Defending Against Alien Smuggling Charges
There are a number of ways you can defend yourself against alien smuggling charges. As long as you’re truly innocent, completing the requested genetic test is a simple solution. Providing valid documents is also helpful.
Ignorance is also a possible defense. The alien smuggling law states that you must knowingly break the law, so if you didn’t actually know the information you provided was untrue then you might be off the hook.
For example, perhaps your child eloped without your knowledge, so you honestly didn’t think they were married when you listed them as a dependent on your USCIS application. Or perhaps you truly married for love, but unbeknownst to you, your partner was using you to get a green card and planned to divorce upon entering the country.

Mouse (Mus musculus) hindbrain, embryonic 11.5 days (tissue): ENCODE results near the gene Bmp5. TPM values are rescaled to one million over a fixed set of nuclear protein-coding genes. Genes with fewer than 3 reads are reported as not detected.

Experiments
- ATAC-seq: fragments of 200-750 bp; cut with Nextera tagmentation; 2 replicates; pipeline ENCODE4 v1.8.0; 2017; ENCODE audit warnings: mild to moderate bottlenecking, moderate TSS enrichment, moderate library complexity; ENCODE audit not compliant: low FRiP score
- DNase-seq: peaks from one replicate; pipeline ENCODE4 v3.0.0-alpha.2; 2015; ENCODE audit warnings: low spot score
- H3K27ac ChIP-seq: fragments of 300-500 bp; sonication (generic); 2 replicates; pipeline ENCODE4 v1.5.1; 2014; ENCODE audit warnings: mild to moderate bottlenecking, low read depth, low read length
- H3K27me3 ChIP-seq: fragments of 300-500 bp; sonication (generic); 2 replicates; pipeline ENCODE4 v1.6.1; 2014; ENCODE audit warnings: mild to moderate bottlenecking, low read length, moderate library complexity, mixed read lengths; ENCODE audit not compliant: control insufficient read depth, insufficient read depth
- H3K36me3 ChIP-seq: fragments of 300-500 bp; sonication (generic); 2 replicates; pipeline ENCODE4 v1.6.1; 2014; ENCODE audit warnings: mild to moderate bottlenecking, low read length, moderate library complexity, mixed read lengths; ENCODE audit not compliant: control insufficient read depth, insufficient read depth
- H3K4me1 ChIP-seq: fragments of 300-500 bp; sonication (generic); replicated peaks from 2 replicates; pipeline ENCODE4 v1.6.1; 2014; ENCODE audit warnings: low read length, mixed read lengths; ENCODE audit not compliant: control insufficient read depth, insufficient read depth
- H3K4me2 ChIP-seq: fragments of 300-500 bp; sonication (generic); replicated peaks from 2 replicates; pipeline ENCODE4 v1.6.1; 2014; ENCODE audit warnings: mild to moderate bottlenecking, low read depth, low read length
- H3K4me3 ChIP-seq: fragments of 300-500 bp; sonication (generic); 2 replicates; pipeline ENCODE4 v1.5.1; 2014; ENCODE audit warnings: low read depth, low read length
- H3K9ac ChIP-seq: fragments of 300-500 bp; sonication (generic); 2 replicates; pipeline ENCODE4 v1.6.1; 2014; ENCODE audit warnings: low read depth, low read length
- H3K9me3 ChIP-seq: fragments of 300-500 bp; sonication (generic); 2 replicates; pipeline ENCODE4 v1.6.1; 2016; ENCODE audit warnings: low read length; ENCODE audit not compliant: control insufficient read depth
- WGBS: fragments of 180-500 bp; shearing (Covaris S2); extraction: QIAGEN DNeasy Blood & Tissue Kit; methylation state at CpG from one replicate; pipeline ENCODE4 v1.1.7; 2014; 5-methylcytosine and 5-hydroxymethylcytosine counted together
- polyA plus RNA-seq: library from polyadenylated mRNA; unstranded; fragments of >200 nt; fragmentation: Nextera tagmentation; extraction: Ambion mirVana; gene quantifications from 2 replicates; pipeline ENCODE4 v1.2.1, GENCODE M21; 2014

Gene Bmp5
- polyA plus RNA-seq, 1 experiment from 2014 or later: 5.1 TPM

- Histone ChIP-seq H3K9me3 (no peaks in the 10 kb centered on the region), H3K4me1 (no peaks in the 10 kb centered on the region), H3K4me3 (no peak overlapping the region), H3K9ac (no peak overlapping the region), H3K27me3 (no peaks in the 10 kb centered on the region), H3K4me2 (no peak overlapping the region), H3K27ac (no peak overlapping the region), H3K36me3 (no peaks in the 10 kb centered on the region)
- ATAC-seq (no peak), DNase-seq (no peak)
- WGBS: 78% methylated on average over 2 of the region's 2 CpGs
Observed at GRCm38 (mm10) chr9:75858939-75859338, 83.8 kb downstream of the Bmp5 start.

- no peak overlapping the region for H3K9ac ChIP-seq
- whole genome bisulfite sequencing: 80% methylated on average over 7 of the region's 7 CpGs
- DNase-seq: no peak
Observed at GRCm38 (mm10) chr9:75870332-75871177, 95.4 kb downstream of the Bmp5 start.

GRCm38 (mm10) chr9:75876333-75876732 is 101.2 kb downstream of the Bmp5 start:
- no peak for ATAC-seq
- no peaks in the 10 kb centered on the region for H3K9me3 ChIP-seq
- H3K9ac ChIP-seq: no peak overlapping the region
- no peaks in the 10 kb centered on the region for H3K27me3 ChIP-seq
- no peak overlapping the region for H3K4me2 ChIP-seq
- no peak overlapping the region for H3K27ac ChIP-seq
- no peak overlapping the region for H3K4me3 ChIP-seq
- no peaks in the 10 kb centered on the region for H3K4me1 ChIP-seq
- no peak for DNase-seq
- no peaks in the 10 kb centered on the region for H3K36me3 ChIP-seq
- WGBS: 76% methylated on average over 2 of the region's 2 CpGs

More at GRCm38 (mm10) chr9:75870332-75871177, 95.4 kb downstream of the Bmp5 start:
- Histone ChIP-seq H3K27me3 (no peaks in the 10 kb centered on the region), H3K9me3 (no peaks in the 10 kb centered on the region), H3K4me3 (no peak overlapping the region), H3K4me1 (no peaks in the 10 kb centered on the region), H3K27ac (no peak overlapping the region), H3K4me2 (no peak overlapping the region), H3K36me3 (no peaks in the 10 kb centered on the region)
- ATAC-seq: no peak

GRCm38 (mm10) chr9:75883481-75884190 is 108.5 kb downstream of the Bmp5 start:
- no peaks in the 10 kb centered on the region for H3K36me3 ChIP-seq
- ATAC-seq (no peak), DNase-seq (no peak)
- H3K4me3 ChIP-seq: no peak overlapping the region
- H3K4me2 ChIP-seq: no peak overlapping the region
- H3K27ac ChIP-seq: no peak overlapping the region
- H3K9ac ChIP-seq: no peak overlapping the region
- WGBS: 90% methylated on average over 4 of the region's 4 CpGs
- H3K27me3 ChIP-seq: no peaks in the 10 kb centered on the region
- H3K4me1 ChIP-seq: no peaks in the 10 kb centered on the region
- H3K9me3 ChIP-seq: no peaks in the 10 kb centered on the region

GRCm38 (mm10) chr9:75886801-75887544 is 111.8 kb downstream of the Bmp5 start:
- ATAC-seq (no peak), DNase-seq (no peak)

In either case, the immigrant accused of alien smuggling didn’t knowingly lie or break the law, so they may be innocent of the charges.
Applying For A Waiver Of Alien Smuggling
When you’re unable to prove your innocence or ignorance, the only way to fight being designated as inadmissible (and subsequently deported) is to seek a waiver of inadmissibility under INA 212(d)(11). In order to qualify for a waiver of admissibility, the alien you are accused of smuggling must be a spouse, parent, son, or daughter. Furthermore, you must convince the adjudicator to grant the waiver based on one or more of the following grounds: